As I am preparing my documentary in French on the mathematics of Big Data, I have been discovering and deeply puzzled by so-called dataethics questions. One of them regards the personalization of the web. Google, Facebook, Twitter and others are creating for us microcosms that fit our every desires. This is awesome. In fact, as my attempt to switch to DuckDuckGo to do my web search has been a dreadful effort, I have come to realize how useful personalized Google queries were.
However, the subjectivity of the web seems to come at a major cost. Namely, the subjectivity of the web might have led to increased political bipolarization and extremism throughout the world. I have no proof of this though. It is just a thought. But I think it’s a thought worth pondering.
Sadly, recent terrorist attacks hit again. I feel deeply sorry for the family of the victims. Having said this, I cannot help noticing two very distinct kinds of reactions. On one hand, some news mostly gathered emotional interviews filled with sadness and anger. On the other hand, some data have been provided to contextualize the events, insisting for instance on ISIS having murdered many more Muslims than Western European people. Because of my social networks (and my efforts to avoid the news), I have mostly been exposed to the latter kind of reactions, and so did a lot of my contacts. But I cannot help to guess that most people have been exposed to the former only.
Interesting argument that this is a policy problem, not just a shame-the-press thing: pic.twitter.com/GxIcAyBTtp
— Helen Kennedy (@HelenKennedy) March 23, 2016
But similarly, debates over evolution, gun control, climate change, vaccination, immigration policy, and many more, now seem to divide populations into two sides more than ever. Could that be because, whatever you believe in, your Internet will agree with you? Could web subjectivity be, if not a cause, at least a catalyst of political bipolarization? And on the off chance that it is, should something be done about this? What do you think?
Perhaps an illustrative example of this issue is Microsoft’s removed artificial intelligence twitter account ‘teen girl’, who after one day out there claimed that “donald trump is the only hope we’ve got” (among much more disturbing things)…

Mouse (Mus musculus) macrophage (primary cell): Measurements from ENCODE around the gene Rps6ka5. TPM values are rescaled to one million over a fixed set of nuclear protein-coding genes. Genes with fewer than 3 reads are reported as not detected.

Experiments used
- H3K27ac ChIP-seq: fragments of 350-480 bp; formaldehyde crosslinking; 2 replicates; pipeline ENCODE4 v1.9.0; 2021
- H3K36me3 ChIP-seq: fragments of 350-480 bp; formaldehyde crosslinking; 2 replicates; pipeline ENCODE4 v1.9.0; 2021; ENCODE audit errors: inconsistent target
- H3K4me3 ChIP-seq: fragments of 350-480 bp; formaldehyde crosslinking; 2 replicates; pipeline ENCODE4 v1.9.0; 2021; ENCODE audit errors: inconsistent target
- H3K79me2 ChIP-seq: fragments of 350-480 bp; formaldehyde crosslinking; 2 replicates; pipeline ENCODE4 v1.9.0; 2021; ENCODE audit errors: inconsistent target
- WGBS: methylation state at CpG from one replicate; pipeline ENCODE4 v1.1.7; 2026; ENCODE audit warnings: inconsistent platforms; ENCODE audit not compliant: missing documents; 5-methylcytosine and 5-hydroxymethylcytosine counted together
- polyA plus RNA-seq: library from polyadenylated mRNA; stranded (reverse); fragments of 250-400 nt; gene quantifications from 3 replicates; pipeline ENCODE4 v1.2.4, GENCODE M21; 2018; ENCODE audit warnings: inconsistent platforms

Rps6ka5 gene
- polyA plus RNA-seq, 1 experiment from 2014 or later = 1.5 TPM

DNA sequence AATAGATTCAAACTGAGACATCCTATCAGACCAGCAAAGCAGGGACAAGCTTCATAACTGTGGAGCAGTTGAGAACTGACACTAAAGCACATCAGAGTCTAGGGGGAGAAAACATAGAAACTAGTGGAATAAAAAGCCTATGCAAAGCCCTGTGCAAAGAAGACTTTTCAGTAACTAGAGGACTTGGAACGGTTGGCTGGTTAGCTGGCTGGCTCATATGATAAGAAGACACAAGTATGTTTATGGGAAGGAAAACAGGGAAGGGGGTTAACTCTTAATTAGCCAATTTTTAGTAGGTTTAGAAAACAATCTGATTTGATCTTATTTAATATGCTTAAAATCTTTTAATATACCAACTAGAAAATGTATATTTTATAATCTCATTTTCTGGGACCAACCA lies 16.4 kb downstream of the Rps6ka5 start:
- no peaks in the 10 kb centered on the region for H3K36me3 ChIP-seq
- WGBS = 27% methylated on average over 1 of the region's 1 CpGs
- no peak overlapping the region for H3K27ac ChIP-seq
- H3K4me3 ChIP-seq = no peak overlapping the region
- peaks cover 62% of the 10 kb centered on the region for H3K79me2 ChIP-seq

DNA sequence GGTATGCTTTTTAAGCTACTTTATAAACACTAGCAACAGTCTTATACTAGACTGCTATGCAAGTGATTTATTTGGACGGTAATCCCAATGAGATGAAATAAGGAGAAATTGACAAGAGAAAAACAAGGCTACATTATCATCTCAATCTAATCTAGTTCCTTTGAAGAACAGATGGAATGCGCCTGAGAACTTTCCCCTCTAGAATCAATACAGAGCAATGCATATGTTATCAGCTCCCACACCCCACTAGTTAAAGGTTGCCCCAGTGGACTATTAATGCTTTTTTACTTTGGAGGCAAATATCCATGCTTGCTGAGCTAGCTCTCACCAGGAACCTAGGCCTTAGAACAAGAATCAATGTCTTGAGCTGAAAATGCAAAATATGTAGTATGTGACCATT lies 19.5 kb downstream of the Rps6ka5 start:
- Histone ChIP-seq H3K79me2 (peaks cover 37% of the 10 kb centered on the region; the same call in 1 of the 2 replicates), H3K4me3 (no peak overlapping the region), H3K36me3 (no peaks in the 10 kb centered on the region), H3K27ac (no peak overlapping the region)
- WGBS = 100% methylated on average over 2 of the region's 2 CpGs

One comment to “Subjective Web and Political Bipolarization”
No amount of rational argument can change the minds of irrational people. Thus, I try to restrict my contacts to rational people. Most rational people already agree with me on most issues. However, when we disagree we can educate each other with rational debate. So I think social networks are making rational people even more rational. And one of the best things about the Internet is how easily we can avoid associating with irrational people.
In the last 80 years or so, we happened to have some at least semi-rational Presidents: Eisenhower, maybe Kennedy, Ford, Carter, Reagan, maybe Bill Clinton,maybe Barack Obama. But they have always been the exceptions. Woodrow Wilson was an extreme racist. FDR was a fascist (see his favorite movie, Gabriel Over the White House). Less than a hundred years ago, Americans were sending postcards celebrating lynchings. 70 years ago we nuked tens of thousands of women and children, and most Americans are still OK with that and similar “collateral casualties” before and since.
Our earliest mammalian ancestors survived among dinosaurs. Today, rational humans must survive among a much more dangerous species: Homo non-sapiens. However, among 7 billion people we can choose to associate (via internet and free, sometimes dark, markets) with millions of very good rational people. And the other 7 billion are reasonably rational most of the time, except when they step into voting booths to make decisions for which they are not held accountable.